Humane, Rabbit-resistant Landscaping Tips

By Evelyn Long

Rabbit-resistant landscaping

Rabbits are adorable, fuzzy creatures. Easter wouldn’t be the same without them, and many pet owners marvel at how intelligent and trainable these creatures can be. However, they have a dark side, costing approximately $600 million in crop damage for farmers annually.

This effect might not be nearly as dramatic for homeowners, but it can still mess with their gardens and flower beds. As cute as bunnies might be, their place is in the forest and field. Help homeowners keep their property safe with these humane, rabbit-resistant landscaping tips.

1. Make a munchable buffer zone

Keeping rabbits out of a vegetable garden can seem like a task akin to mucking the Augean stables. Before getting in the weeds with rabbit prevention, perhaps it’s time to consider the path of least resistance by building gardens and landscapes that coexist with nature.

Rabbits adore foods such as clover, lettuce and carrots. The easiest course could be to share. Plant a buffer zone of clover and other nibble-friendly plants around the other species that need protection, then incorporate some of the tips below — such as wire or physical barriers — to further guard homeowners’ favorite plants.

2. Keep grassy areas trimmed short

Rodents and other small animals like rabbits look for long grasses to build warm nests for winter, meaning they can survive, multiply and feast on freshly planted flowers in the spring. Lawn maintenance is still important throughout the fall to keep grasses trimmed so rabbits know to look elsewhere for a cozy home.

Homeowners can also look into more sculpted or hardscaping options close to their home to make maintenance less time intensive. Replace expanses of lawn with garden beds by placing heavy-duty mulch to house decorative rocks and plants. This means less mowing and more attractive curb appeal to boot.

3. Look for rabbit-repelling plants

Why not keep the family food stash fresh by taking a layered approach? Just as rabbits adore some foods, they shun others. Therefore, consider planting a barrier of plants they don’t like behind nibble rows, dividing usable produce from that shared with woodland kin.


Consider some of the following species, which also add beauty to the garden:

  • Foxgloves: This plant, from which scientists derive the heart medicine digitalis, does double duty in the garden. It repels rabbits while drawing bees and other pollinators, letting them work their magic on crops.
  • Lavender: This plant is heavenly when dried and placed in a pillowcase to help aid sleep. It also makes a relaxing tea for the evening while keeping bunnies at bay.
  • Mint: Mint is a useful herb homeowners can use in cooking.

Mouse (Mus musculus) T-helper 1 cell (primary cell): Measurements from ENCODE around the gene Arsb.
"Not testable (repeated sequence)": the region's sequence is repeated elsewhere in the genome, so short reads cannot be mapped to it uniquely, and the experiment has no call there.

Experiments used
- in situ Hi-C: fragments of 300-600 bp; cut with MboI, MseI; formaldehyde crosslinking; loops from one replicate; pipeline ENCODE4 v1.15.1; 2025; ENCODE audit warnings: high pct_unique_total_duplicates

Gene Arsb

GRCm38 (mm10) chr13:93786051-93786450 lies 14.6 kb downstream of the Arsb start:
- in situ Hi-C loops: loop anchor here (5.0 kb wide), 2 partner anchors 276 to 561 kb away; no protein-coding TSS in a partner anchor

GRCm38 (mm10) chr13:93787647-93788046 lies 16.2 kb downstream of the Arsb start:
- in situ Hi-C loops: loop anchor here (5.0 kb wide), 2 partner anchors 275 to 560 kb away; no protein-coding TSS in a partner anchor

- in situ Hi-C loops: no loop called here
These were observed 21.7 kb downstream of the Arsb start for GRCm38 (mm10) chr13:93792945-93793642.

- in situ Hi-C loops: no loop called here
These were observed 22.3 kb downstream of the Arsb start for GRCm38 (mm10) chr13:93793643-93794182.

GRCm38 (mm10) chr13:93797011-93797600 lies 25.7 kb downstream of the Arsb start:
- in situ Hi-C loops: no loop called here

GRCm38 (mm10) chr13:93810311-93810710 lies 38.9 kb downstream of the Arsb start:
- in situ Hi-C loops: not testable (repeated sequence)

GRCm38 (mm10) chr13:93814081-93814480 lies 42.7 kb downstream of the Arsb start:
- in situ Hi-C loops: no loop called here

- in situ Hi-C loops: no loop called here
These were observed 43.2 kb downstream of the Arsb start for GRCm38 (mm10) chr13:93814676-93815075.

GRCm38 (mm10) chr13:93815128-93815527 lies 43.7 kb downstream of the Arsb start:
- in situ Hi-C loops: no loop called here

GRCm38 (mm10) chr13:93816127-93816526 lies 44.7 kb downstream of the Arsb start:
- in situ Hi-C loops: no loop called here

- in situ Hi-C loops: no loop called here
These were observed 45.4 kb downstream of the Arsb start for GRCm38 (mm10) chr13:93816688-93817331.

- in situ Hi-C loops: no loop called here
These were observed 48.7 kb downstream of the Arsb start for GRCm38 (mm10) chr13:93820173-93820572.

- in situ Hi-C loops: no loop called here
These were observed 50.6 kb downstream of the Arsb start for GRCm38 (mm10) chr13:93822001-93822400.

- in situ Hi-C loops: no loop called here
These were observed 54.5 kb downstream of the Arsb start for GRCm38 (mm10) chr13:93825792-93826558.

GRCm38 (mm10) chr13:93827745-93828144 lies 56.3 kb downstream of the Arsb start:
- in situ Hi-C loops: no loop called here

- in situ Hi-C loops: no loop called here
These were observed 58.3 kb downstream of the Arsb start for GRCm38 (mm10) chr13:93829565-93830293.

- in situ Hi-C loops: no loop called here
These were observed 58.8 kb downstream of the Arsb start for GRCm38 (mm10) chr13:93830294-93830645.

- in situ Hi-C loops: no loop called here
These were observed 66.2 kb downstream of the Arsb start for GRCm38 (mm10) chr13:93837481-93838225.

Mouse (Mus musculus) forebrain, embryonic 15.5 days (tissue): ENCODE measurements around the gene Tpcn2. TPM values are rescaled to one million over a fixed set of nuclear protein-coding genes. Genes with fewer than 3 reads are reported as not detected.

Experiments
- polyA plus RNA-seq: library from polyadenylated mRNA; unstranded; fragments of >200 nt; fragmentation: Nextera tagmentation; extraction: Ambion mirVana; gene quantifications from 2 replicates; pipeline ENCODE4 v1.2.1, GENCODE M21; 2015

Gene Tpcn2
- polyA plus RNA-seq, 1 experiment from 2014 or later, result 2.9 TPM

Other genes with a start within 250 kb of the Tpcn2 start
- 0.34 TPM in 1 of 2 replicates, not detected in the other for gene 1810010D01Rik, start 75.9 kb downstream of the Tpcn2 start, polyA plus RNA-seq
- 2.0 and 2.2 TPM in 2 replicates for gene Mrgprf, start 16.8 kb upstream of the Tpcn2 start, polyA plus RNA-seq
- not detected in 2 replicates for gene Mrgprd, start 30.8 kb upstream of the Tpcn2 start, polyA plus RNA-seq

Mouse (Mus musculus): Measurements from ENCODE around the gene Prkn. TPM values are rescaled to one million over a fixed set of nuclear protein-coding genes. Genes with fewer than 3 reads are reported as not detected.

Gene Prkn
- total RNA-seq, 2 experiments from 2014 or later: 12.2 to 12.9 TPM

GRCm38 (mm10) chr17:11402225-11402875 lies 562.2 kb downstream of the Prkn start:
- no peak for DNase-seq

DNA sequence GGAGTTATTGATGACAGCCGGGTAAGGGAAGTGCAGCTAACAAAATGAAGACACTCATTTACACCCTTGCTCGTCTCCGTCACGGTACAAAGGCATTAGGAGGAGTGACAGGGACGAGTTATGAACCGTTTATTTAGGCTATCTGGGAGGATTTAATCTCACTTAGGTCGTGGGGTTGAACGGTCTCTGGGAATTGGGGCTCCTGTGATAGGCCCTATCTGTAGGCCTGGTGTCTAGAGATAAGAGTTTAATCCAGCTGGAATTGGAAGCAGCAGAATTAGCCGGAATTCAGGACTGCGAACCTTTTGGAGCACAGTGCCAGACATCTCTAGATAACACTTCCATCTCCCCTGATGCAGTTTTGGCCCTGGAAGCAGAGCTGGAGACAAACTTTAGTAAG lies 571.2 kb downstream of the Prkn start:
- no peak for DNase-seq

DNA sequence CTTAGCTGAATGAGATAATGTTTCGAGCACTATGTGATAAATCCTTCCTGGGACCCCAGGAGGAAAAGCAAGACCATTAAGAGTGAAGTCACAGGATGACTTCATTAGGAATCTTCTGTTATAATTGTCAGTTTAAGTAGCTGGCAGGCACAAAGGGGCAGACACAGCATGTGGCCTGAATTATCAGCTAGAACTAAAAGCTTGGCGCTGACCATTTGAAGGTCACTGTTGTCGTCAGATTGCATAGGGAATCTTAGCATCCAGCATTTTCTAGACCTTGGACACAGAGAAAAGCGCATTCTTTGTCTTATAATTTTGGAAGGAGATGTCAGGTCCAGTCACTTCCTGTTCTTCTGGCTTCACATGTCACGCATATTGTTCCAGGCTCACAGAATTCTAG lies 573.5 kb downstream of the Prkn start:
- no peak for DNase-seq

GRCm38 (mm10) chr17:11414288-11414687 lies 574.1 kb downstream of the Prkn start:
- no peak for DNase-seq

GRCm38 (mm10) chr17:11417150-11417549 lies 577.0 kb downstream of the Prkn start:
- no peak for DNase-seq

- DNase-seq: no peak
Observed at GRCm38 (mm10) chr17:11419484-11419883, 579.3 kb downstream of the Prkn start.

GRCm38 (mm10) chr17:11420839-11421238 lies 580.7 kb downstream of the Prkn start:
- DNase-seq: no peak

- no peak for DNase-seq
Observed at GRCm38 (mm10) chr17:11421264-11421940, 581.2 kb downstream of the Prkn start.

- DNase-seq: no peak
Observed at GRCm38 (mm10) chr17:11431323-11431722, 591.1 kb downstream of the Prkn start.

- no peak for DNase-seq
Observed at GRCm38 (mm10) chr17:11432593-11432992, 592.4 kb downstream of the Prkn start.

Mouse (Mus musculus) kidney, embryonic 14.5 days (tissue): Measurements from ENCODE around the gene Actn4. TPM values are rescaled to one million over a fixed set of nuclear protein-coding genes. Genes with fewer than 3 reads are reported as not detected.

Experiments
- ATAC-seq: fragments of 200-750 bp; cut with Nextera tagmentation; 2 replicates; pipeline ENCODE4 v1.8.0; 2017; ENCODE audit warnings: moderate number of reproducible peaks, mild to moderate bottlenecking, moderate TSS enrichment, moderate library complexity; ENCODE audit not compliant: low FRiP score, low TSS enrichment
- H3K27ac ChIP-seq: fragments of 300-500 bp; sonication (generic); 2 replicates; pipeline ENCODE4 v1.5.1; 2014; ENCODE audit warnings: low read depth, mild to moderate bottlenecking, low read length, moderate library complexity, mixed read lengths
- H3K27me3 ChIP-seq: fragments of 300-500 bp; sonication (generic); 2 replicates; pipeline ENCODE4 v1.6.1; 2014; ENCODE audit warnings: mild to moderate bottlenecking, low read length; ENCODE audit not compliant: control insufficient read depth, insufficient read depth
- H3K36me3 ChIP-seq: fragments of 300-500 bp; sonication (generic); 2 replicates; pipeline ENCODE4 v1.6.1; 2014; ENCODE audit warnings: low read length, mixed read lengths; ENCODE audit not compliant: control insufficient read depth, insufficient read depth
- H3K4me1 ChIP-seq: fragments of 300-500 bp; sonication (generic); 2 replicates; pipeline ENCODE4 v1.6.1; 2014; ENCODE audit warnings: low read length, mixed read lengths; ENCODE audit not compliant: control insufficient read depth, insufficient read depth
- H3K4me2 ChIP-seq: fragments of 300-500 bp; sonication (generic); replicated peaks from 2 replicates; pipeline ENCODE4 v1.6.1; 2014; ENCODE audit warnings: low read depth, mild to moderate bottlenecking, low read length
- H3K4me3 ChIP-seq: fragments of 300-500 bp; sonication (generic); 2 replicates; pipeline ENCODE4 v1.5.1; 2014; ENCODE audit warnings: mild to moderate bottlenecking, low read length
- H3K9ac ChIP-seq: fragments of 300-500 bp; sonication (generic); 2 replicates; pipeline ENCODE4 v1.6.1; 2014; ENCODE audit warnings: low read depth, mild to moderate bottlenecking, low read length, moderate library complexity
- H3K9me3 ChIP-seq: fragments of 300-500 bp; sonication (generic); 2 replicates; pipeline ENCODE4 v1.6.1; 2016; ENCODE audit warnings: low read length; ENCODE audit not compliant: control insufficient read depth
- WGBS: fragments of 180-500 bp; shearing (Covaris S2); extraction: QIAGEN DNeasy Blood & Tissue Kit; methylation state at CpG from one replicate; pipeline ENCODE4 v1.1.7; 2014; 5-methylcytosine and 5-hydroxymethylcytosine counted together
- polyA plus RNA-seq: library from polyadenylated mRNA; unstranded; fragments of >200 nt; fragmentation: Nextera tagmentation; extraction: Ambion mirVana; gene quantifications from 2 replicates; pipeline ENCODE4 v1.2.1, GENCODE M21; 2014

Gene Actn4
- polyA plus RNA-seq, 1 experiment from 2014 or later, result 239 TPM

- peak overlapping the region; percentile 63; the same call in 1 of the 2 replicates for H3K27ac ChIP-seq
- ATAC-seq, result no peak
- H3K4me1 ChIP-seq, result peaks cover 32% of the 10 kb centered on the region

• Rosemary: This edible plant also contains antimicrobial properties for treating minor cuts and abrasions.

4. Create physical barriers

Physical barriers can also keep bunnies at bay. The most common is chicken wire fencing. It’s readily available and relatively inexpensive. Wrap it around plants to keep bunnies from munching — they’ll often find ways under a full perimeter fence.

Another trick is to stick plastic forks around the bases of plants that rabbits should not touch. When the curious rabbit goes up to take a nibble, the unpleasant prick deters them from a second attempt.

5. Mix up some DIY repellent

Do your clients need some tactics they can try any time? Although it won’t be as effective in the long-term as physical barriers and landscaping maintenance, they can take some action in a pinch. Another humane idea to make landscaping rabbit resistant is to use all-natural DIY repellent.

Here are three recipes to try:

  • Tabasco sauce, dish detergent, crushed garlic and water.
  • Crushed black pepper, sliced chili, raw egg and water.
  • Chili powder, fresh eggs, milk and water .

Mix selected ingredients in a spray bottle. Spritz generously all over plants rabbits should not disturb.

6. Humanely trap and release

What if a homeowner ends up with a family of rabbits who seem quite comfortable in their yard? These critters may get up to some amusing antics, but keeping them around can do damage to a well-kept garden.

In such cases, property owners might want to invest in a humane trap, capturing the rabbits within and keeping them safe until enclosed. Then, take them to a woodland area far from home and release them.

Homeowners and their landscapers put a lot of hard work into their landscaping. No matter how adorable these creatures are, they don’t want bunnies wrecking it. Instead of suffering depleted crops, use the humane, rabbit-resistant landscaping tips above. Help your clients enjoy a more beautiful lawn and garden without harming these friendly four-legged critters.

Evelyn Long is a writer and editor focused on home building and construction. She is the co-founder of Renovated, a web magazine for the home industry.

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